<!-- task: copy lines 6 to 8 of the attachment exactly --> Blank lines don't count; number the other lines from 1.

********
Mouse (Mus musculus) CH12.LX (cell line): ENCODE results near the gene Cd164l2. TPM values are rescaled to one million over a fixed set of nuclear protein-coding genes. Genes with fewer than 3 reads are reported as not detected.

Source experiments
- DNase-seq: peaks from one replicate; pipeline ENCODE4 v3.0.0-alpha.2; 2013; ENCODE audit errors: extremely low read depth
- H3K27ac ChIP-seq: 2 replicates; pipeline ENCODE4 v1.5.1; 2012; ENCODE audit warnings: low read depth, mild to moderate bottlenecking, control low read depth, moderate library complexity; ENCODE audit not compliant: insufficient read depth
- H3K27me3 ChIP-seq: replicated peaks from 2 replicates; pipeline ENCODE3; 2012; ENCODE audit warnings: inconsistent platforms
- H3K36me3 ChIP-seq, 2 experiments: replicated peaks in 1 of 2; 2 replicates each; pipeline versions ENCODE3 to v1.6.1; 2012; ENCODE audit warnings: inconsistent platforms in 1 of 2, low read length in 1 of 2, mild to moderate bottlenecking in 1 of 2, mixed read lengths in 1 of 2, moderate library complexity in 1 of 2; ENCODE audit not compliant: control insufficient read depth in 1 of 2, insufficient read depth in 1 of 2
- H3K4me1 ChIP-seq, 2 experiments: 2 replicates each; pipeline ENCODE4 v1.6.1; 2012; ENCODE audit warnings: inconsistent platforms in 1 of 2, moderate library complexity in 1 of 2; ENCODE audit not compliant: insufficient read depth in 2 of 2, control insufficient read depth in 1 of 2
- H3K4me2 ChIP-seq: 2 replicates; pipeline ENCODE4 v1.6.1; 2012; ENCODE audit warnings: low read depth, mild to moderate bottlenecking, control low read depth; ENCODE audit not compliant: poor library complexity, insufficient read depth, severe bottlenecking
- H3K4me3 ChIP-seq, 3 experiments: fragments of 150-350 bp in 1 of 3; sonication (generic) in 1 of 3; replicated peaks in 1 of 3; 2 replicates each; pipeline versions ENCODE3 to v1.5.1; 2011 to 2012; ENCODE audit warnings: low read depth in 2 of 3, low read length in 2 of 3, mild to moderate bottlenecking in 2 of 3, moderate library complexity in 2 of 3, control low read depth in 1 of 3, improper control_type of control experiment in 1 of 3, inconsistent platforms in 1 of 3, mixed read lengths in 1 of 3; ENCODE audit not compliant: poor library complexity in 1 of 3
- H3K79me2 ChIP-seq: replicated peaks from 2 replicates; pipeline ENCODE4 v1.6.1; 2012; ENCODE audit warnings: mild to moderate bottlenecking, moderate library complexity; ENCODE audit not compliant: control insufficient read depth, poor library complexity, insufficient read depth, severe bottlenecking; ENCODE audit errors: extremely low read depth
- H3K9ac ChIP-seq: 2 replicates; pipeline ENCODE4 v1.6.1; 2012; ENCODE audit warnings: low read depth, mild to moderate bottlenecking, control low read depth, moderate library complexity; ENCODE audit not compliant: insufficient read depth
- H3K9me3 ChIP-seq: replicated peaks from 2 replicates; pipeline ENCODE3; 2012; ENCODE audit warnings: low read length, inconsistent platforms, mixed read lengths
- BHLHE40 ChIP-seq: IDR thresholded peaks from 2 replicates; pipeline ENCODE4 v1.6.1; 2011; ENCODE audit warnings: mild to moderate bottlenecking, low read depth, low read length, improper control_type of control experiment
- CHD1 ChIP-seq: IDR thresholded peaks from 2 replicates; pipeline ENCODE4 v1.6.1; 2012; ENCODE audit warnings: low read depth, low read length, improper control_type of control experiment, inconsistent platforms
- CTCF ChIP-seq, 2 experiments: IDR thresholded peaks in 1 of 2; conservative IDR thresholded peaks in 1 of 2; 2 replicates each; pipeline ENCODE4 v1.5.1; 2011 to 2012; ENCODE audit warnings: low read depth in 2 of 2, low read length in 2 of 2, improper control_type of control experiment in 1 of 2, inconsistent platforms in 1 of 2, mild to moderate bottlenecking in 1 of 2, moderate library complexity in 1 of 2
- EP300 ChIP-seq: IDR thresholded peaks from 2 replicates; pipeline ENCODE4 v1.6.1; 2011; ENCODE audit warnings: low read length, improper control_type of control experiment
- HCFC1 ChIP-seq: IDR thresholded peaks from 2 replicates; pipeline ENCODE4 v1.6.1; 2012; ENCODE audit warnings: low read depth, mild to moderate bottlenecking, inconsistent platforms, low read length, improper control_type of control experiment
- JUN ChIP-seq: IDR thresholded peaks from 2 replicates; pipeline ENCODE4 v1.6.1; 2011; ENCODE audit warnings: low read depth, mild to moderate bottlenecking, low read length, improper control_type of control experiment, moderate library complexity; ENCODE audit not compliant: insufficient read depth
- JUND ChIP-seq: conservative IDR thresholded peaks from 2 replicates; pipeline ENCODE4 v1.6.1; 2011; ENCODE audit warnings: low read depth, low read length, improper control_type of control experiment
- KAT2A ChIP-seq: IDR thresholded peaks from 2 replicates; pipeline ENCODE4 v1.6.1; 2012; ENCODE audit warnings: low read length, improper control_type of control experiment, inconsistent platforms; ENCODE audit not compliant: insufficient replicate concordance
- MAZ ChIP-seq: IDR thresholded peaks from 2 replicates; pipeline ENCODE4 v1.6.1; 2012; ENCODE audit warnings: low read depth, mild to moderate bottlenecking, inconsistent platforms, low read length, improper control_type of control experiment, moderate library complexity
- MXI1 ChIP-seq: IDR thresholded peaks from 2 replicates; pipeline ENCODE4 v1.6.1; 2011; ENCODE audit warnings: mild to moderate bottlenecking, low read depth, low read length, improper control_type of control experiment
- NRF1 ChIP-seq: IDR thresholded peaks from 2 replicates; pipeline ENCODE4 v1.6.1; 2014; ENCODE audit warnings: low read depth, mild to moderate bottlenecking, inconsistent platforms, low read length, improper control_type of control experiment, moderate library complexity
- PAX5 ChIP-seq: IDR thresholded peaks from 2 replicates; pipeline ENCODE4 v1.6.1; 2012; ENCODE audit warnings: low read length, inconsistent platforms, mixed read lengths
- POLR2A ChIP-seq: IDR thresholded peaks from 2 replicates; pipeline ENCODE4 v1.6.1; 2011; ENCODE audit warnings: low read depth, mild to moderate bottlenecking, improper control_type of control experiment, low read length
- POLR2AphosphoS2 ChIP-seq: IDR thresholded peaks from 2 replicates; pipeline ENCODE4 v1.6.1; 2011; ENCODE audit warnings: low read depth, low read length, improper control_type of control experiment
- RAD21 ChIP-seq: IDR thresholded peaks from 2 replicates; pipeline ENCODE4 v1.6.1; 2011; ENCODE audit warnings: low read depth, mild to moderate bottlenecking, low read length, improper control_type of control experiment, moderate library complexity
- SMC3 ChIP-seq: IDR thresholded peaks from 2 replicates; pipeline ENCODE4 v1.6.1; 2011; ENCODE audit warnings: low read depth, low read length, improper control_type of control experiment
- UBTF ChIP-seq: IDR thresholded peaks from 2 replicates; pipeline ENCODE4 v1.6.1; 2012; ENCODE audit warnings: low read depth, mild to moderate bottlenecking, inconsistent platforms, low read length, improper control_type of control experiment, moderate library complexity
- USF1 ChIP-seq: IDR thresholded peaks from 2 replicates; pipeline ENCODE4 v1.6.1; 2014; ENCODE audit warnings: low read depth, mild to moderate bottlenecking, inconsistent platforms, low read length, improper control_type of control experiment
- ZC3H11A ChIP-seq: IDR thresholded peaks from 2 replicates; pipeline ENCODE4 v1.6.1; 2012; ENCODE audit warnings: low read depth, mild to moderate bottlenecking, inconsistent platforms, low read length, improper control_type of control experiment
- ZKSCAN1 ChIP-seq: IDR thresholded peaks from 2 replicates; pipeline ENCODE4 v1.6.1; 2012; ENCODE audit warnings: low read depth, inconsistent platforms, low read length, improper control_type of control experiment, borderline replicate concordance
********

- H3K36me3 ChIP-seq, 2 experiments: replicated peaks in 1 of 2; 2 replicates each; pipeline versions ENCODE3 to v1.6.1; 2012; ENCODE audit warnings: inconsistent platforms in 1 of 2, low read length in 1 of 2, mild to moderate bottlenecking in 1 of 2, mixed read lengths in 1 of 2, moderate library complexity in 1 of 2; ENCODE audit not compliant: control insufficient read depth in 1 of 2, insufficient read depth in 1 of 2
- H3K4me1 ChIP-seq, 2 experiments: 2 replicates each; pipeline ENCODE4 v1.6.1; 2012; ENCODE audit warnings: inconsistent platforms in 1 of 2, moderate library complexity in 1 of 2; ENCODE audit not compliant: insufficient read depth in 2 of 2, control insufficient read depth in 1 of 2
- H3K4me2 ChIP-seq: 2 replicates; pipeline ENCODE4 v1.6.1; 2012; ENCODE audit warnings: low read depth, mild to moderate bottlenecking, control low read depth; ENCODE audit not compliant: poor library complexity, insufficient read depth, severe bottlenecking